Expansion among businesses along the Houston Ship Channel is expected to balloon over the next three years, with companies reporting an estimated $35 million in investments for both maintenance and new capital.
In part, that's going to mean an estimated 112,000 new shipyard construction jobs in the area, according to a Port Authority marketing consultant. This is major news, as there hasn't been a significant industry expansion push at Ship Channel since the 1990s.
Our Houston construction accident attorneys realize this will inevitably translate into an uptick of construction-related injuries. We are hopeful that the companies pledging growth will do so responsibly, without attempting to cut corners by skimping on worker safety standards. The Occupational Safety & Health Administration recently produced a compilation called Safety and Health Injury Prevention Sheets (or SHIPS), which details worker safety guidelines for the shipyard construction industry.
Like almost every other construction site, falls are the No.1 concern for shipyard construction workers. Shipfitters have the potential to encounter numerous fall hazards on an everyday basis.
Just as an example, access cuts in the deckplates used to remove or install ship components have the potential to create a fall hazard for anybody who passes through the area, particularly if there is no proper guarding in place.
The same kind of risks are present when gratings or staging boards are moved for repair. It's imperative that temporary coverings be installed at these locations - every time, without exception. Same with leads, hoses and lines that are left along walk areas. Neatly arranging them and then using ramps to serve as crossovers can prevent trips.
Site supervisors have a duty to ensure that not only are the proper protocols in place, but that employees are strictly following them.
Another major risk: burns and shocks. Many workers are not only in close proximity to open flames and heated steel surfaces, they are often working with electrical welding equipment on surfaces that are conductive - and sometimes wet. This presents a huge risk of electrocution.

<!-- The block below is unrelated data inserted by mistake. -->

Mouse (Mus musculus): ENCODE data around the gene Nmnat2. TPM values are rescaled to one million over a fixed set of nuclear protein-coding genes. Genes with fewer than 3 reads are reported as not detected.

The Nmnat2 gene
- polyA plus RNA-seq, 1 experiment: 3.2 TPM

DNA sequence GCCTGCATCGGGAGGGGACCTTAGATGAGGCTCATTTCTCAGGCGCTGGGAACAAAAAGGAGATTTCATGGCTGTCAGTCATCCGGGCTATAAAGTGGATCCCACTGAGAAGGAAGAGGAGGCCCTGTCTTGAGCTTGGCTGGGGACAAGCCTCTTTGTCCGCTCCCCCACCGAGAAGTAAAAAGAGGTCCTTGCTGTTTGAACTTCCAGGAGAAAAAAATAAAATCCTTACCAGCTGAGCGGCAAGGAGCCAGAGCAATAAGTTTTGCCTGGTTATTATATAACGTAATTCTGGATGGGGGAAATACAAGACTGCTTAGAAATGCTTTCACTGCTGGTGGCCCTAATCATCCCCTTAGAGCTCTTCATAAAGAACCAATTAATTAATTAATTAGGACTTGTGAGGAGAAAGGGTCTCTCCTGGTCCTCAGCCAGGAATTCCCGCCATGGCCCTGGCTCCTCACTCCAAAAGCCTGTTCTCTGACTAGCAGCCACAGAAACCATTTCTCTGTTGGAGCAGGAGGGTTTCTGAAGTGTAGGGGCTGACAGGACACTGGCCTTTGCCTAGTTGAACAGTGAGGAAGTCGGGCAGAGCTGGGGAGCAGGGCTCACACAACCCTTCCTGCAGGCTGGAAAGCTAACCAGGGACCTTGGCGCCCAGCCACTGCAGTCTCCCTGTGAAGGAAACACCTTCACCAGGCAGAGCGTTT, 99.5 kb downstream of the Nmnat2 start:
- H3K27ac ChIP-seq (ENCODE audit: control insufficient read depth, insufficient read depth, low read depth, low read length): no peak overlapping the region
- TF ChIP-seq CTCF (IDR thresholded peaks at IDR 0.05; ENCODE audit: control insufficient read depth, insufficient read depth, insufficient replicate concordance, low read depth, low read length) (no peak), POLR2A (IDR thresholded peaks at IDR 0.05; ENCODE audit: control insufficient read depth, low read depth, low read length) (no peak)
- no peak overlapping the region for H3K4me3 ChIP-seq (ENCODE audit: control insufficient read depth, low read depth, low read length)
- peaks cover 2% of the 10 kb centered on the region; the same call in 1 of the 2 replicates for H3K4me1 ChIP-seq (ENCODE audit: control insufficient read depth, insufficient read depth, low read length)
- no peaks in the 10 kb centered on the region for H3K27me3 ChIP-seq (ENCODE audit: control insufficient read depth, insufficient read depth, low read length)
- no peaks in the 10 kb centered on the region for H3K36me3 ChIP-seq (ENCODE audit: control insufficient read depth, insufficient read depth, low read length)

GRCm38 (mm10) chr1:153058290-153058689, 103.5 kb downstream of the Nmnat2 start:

Everyone who is assisting or working directly with hot work should wear gloves and any other appropriate equipment, such as fire retardant leather sleeves and non-flammable clothing materials.
Additionally, welding cables should always be completely insulated, and supervisors should ensure that those cables are able to handle the maximum current requirements. Workers should also do a quick visual check of the entire cable line before starting, in order to identify any potential shock risks.
Another big concern is overexposure to airborne toxins. For years, asbestos was a common material used in shipbuilding. Exposure has been linked to a fatal form of lung cancer known as mesothelioma. Although asbestos is not as widely in use today, it is still present in a lot of older ships, and there are other potential airborne toxins in the shipfitting field that require the use of respirators.
These protective breathing apparatuses should not be left exposed in the workplace when they aren't being used, as this may diminish their effectiveness.
Supervisors need to ensure that workers are not only provided with the proper equipment, but that there is adequate ventilation in confined work areas.
Finally, there is the risk of acute, traumatic injuries caused by a variety of tools and equipment. Potential risks include lacerations, amputations and other severe injuries. It is critical that supervisors establish and enforce strict safety policies intended to minimize the risk of such incidents.
If you have been injured in a Houston construction accident, contact Hagood & Neumann at (800) 632-9404. Offices in Houston and Galveston.